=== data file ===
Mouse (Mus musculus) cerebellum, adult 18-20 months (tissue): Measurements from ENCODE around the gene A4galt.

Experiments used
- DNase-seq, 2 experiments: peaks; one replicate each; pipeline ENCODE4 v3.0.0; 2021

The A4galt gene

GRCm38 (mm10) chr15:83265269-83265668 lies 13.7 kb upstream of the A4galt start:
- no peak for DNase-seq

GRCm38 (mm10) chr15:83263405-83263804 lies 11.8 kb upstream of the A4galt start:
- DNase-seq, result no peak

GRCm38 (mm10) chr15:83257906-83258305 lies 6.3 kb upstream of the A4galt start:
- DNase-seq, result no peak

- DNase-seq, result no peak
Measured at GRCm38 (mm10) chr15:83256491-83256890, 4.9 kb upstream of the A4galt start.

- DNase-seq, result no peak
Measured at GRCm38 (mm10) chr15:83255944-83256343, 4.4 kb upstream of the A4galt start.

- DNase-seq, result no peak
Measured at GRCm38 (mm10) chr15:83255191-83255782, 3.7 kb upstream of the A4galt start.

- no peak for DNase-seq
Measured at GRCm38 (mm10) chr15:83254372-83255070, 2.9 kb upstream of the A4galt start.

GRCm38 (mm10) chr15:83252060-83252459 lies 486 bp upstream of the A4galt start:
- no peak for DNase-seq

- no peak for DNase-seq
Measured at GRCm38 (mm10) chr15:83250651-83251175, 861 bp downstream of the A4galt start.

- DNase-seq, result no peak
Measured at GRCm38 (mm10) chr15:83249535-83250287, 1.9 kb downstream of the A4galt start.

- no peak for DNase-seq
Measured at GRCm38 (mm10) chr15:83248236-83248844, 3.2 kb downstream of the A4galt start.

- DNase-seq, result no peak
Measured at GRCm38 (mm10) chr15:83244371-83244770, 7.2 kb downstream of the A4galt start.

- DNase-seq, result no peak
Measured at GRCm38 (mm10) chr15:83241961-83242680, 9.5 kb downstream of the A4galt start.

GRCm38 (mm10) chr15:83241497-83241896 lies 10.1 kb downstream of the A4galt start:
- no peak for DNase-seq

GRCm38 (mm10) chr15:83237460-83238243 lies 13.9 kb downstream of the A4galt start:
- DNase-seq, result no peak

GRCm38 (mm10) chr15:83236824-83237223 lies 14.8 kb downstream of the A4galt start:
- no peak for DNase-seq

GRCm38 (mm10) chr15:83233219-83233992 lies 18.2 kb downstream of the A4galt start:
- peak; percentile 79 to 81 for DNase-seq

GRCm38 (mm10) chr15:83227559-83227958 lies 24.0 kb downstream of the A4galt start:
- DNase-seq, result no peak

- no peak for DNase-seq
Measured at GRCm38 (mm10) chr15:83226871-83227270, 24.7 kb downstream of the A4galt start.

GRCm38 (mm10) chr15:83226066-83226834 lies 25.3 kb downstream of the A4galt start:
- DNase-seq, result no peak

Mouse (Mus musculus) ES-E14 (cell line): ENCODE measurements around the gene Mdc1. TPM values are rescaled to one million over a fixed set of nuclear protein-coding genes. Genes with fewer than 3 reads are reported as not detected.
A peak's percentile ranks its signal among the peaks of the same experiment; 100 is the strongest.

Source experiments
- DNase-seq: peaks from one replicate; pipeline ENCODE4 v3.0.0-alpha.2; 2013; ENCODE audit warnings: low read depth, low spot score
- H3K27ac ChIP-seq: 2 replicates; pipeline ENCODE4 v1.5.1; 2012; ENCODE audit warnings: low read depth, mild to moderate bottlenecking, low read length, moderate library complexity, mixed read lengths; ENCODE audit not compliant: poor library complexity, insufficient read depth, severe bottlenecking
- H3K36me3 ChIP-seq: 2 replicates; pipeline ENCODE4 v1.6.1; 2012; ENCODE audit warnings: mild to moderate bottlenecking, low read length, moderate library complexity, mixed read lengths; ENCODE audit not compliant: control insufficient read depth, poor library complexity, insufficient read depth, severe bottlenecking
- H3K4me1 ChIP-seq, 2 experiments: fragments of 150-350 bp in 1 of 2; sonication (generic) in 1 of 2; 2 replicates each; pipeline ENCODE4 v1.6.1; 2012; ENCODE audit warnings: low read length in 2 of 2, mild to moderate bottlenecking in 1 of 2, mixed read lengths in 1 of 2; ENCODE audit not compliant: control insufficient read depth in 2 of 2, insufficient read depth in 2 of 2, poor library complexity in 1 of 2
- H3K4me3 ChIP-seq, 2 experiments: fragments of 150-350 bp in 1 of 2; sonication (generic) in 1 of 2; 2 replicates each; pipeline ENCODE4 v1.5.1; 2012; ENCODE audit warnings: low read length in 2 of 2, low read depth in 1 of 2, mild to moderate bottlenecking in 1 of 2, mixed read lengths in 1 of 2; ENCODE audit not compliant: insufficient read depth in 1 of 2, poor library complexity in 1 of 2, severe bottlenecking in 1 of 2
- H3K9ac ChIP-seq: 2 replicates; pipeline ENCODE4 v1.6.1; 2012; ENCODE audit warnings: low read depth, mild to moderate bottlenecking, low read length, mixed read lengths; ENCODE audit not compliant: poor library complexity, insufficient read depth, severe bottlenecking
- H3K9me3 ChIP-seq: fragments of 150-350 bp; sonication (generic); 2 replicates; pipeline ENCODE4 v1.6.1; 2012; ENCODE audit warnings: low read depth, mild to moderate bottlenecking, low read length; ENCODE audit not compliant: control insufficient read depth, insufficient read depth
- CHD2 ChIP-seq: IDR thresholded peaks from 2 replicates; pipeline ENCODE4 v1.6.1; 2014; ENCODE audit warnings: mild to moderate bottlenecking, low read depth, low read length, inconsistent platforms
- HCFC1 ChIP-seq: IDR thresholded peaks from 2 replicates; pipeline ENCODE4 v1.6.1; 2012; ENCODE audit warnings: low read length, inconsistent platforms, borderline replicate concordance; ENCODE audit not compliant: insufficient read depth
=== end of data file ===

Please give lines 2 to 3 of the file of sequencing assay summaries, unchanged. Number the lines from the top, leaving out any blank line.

Experiments used
- DNase-seq, 2 experiments: peaks; one replicate each; pipeline ENCODE4 v3.0.0; 2021